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Background: Otoplasty is a very common aesthetic ear surgery that has a long history of various techniques to lessen the appearance of the protruding ear. Regardless of the technique used the goal is to being the ear to a more pleasing position along the side of the head. What the position is has an ideal numerical value known as the auriculocephalic angle which is in the range of 25 to 35 degrees. But in surgery there is no angular measuring device that is precisely used to measure this angle as the ear is repositioned. It is more of a judgment as to the degree of change that looks good to the surgeon’s eye.

Besides asymmetry between the two sides the main risk in otoplasty surgery is over- vs undercorrection.While the auriculocephalic angle can be a measured guideline to determine the success of otoplasty surgery, ultimately it is the patient’s assessment of the result that matters most. As a result there are going to be some patients who feel their ears need to be moved back more than the surgeon’s intraoperative judgment and, hopefully far more rarely, the need to bring the ears back out a bit.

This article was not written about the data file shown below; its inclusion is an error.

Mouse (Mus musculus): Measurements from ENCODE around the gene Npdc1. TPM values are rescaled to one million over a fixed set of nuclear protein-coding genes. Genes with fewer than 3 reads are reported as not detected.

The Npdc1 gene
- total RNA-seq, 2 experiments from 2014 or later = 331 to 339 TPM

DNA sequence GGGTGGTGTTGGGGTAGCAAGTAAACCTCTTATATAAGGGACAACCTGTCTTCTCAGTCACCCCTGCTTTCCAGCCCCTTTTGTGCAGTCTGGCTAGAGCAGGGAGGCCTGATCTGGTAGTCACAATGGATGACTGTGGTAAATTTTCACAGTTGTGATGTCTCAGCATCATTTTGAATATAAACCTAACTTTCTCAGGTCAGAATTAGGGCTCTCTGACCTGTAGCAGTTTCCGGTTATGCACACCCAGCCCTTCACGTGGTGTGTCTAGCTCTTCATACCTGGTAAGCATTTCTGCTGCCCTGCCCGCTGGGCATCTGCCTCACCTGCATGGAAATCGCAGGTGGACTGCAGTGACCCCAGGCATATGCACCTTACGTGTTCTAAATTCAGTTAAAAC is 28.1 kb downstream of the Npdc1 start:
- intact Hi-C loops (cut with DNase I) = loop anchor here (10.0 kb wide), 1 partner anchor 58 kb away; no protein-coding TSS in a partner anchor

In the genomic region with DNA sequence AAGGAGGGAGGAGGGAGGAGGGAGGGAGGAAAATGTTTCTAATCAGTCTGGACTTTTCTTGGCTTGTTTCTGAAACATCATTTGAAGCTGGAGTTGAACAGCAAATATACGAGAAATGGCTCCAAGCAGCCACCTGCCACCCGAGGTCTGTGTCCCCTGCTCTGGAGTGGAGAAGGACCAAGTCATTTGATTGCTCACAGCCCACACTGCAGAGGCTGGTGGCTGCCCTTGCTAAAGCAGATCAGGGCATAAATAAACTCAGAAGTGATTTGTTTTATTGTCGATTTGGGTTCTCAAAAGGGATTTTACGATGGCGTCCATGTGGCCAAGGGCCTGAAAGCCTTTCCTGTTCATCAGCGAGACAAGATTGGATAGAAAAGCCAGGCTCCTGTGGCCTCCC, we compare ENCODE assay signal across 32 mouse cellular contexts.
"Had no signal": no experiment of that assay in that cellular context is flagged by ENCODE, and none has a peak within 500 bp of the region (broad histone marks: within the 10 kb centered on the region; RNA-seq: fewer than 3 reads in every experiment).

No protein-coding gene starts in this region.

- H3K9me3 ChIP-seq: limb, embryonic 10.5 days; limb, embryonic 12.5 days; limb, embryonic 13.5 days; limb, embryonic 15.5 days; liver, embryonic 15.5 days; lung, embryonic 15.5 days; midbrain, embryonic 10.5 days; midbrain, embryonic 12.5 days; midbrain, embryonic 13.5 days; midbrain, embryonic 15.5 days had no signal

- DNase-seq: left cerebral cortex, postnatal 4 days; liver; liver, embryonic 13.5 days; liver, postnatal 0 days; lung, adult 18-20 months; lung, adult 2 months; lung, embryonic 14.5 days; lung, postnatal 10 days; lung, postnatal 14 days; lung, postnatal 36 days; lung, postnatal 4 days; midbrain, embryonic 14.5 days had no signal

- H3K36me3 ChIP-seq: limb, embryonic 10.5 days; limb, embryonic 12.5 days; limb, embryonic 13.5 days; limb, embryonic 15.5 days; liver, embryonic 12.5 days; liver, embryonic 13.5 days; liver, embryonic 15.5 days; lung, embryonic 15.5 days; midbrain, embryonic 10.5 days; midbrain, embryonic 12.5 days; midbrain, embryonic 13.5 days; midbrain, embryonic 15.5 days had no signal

While the techniques have been well described for primary otoplasty, how to do do so in a secondary otoplasty for further ear setback is less well known.                    

Case Study: This female has a prior primary setback otoplasty using a combination of concha-mastoid and anti helical fold horizontal mattress sutures. Her result was a vast improvement in and measured assessment. While happy with the initial result she came back six months later and wondered if it was possible to set the ears back even closer to the side of head. (further reduction of the auriculocephalic angle) 

Under general anesthesia and through her existing well healed postauricular incisional scars, the folded ear cartilages were exposed, a conchal wedge was removed and additional concha-mastoid sutures placed. The key is doing is to ensure that the helical rim does not disappear behind the antihelical rim from the front view. Also the more the helical rim moves back it becomes necessary to also set the earlobe back which does not move with the superior cartilage work.

Her second otoplasty results were not as pronounced as the first one which could be expected. But in setting the ear back to the maximum it is important to not lose sight of the helical rim. When that occurs the change could easily be viewed as an overcorrection.  

Case Highlights:

1) A secondary otoplasty can be performed to further reduce the auriculocephalic angle.

2) To maximize the position of the ear as close to the side of the head as possible cartilage excision is needed from the concha and/or some reduction of the postauricular sulcus.

3) While the auriculocephalic angle can be reduced below the normal range it is important to prevent the helical rim from disappearing behind the anti helical fold. 

Dr. Barry Eppley

Indianapolis, Indiana

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